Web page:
RFK Jr. launches independent bid for president, leaving Democratic race against Biden
The attorney and activist also said he was done with the Democratic Party.
Robert F. Kennedy Jr. is dropping out of the Democratic primary race against Joe Biden to launch an independent campaign for president next year, he said in a speech on Monday.
Speaking to a crowd in front of the National Constitution Center in Philadelphia, he cast his decision to leave the party his family has symbolized for decades as in keeping with American values of individualism -- and his own platform, which mixes liberal policy priorities with more unorthodox positions for a Democrat, like tougher rhetoric on immigration and controversial claims about public health.
"Something is stirring in us. It says, 'It doesn't have to be this way,'" Kennedy said. "People stop me everywhere, at airports and hotels and malls on the street, and they remind me that this country is ready for a history-making change. They are ready to reclaim their freedom, their independence. And that's why I'm here today. I'm here to declare myself an independent candidate for president of the United States."
"I'm coming here today to declare our independence from the journey of corruption, which robs us of affordable lives, our belief in the future and our respect for each other. But to do that, I must first declare my own independence, independence from the Democratic Party," he said.
An attorney and activist, Kennedy is the scion of one of the country's most famous Democratic families: His father is slain Sen. Robert F. Kennedy Sr. and his uncle is former President John F. Kennedy.
The younger Kennedy in April launched a long-shot bid against Biden for the 2024 Democratic nomination.
An independent bid is a new twist in next year's election -- at a time when surveys consistently show voters have soured on a potential rematch between Biden and former President Donald Trump -- though it's not yet clear if Kennedy can draw enough voters away from the two-party system to emerge victorious.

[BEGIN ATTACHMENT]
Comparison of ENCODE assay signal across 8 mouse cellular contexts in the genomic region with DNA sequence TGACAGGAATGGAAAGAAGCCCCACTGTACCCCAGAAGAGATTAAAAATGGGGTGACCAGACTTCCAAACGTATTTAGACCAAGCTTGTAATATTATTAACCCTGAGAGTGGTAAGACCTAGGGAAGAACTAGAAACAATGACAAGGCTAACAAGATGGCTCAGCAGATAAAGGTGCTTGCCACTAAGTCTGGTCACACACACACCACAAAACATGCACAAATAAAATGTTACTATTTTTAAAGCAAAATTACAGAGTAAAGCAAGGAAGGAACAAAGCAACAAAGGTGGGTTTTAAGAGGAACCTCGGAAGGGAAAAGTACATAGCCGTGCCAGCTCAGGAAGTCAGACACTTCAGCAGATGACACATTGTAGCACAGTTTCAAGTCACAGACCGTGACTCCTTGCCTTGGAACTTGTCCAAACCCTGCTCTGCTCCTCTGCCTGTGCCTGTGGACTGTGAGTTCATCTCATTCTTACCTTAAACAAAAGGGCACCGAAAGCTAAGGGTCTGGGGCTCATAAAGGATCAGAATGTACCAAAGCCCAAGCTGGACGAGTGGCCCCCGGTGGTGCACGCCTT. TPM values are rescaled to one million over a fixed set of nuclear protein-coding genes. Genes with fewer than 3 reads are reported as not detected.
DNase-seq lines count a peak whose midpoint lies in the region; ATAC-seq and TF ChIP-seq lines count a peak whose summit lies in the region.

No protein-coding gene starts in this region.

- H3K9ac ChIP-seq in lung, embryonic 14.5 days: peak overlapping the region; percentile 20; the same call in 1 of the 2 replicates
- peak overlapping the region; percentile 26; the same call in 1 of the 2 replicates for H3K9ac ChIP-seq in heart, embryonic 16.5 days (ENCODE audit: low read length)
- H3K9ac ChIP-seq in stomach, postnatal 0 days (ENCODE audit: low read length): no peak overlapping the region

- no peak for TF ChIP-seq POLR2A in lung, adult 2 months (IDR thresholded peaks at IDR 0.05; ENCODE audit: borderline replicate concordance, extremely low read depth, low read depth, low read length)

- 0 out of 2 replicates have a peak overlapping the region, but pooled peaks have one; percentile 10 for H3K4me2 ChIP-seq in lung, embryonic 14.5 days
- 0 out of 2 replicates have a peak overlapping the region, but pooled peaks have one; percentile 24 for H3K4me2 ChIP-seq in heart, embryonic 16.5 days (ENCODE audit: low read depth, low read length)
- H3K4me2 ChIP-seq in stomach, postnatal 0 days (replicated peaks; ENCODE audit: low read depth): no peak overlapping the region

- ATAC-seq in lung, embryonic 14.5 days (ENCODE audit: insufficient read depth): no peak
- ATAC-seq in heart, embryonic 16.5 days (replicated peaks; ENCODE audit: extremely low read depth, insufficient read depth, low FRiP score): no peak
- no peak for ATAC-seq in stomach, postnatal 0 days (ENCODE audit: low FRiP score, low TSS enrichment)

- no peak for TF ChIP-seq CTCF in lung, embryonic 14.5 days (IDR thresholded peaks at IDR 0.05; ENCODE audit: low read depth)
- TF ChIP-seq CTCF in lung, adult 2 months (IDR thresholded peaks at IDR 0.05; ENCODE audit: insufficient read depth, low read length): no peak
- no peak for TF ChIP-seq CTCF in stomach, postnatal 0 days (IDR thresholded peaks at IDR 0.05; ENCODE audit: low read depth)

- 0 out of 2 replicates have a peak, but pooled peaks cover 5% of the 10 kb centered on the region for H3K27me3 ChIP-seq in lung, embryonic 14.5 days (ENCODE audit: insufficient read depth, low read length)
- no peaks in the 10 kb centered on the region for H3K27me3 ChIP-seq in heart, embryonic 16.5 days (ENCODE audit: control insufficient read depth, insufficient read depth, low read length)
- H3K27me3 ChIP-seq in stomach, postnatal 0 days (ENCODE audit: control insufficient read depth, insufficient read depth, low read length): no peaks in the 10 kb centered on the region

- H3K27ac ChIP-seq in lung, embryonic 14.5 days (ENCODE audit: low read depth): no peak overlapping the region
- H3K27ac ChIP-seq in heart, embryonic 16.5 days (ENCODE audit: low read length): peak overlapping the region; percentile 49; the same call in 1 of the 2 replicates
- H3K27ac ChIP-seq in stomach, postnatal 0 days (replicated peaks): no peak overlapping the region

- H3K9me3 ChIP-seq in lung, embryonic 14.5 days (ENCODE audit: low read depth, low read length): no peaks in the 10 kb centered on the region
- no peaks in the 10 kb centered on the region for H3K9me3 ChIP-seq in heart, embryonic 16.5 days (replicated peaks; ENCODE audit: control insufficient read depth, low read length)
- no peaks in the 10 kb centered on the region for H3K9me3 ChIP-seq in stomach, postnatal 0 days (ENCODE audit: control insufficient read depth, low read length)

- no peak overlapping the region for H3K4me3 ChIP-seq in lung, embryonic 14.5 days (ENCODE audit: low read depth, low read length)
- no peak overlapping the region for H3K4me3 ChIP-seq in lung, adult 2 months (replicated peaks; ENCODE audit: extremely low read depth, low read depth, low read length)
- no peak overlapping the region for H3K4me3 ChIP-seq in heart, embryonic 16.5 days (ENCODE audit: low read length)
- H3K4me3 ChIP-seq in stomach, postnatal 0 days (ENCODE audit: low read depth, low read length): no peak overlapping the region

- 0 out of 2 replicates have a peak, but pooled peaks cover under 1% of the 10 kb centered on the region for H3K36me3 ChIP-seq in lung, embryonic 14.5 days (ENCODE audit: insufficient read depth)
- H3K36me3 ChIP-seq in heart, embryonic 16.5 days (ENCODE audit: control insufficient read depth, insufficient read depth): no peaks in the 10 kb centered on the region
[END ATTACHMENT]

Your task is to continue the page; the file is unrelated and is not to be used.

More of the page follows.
Bren Logan, a self-described Democrat and supporter of Kennedy's, said that she supported his move to run as an independent and dismissed those who called him a potential spoiler candidate.
"I don't play too much that realm," Logan told ABC News. "It's just noise to me. So, spoiler or not, it's a competition."
Another supporter, David Heether, said that despite the fact that there has never been an independent president elected in modern history, he has hope that Kennedy could be the first.
"The Democrats are frightened that I'm gonna spoil the election for President Biden. The Republicans are frightened that I'm gonna spoil it for President Trump. The truth is they're both right," Kennedy said Monday. "My intention is to spoil it for both of them."
Teasing his Philadelphia speech last week as one that would create a "sea change in American politics," Kennedy's announcement follows mounting speculation about his future in the party after repeatedly sparring with the Democratic National Committee over the rules governing its primary and complaints of what he called an unfair process.
At Monday's event, Kennedy called out some of his relatives for attending in support. Others in the family, however, have been vocally critical. Sister Kerry Kennedy released a statement on social media from her and three of their siblings denouncing his candidacy and calling it "perilous for our country."
Author and speaker Marianne Williamson is now the only notable challenger to Biden in the Democratic primary, though he continues to poll far ahead of her and party officials have said they support his reelection.
Kennedy drew a sharp rebuke from Democrats over the summer after he was recorded citing a false conspiracy theory that COVID-19 was "targeted to" certain ethnicities while Chinese people and Jews of European descent were more immune. In a later appearance before a House committee, he denied that he is racist or antisemitic.
Kennedy said last month that he had not ruled out an independent run to challenge the presumptive Democratic and Republican nominees in the November 2024 election, despite having repeatedly ruled out such a possibility over the summer.
"I'm a Democrat. You know, I'm a traditional Democrat, and … part of my mission here is to summon the Democratic Party back to its traditional ideals," Kennedy told Fox News in August.
But in September, he refused to rule out the possibility of an independent run during a campaign town hall in North Charleston, South Carolina, telling a supporter he was "going to keep all my options open."
At the time, Kennedy's campaign manager, former Rep. Dennis Kucinich, dismissed the idea of him leaving the Democratic primary.
"Regardless of what's been said, even by the candidate himself, we have not abandoned hope for the Democratic Party," he told ABC News when asked about Kennedy's apparent openness to an independent run.
Last week, the Kennedy-aligned American Values 2024 political group said that it had been polling him without the D next to his name.
"I can tell you that I think the right move is for him to run as an independent," Tony Lyons, American Values' co-chair, told ABC News last week.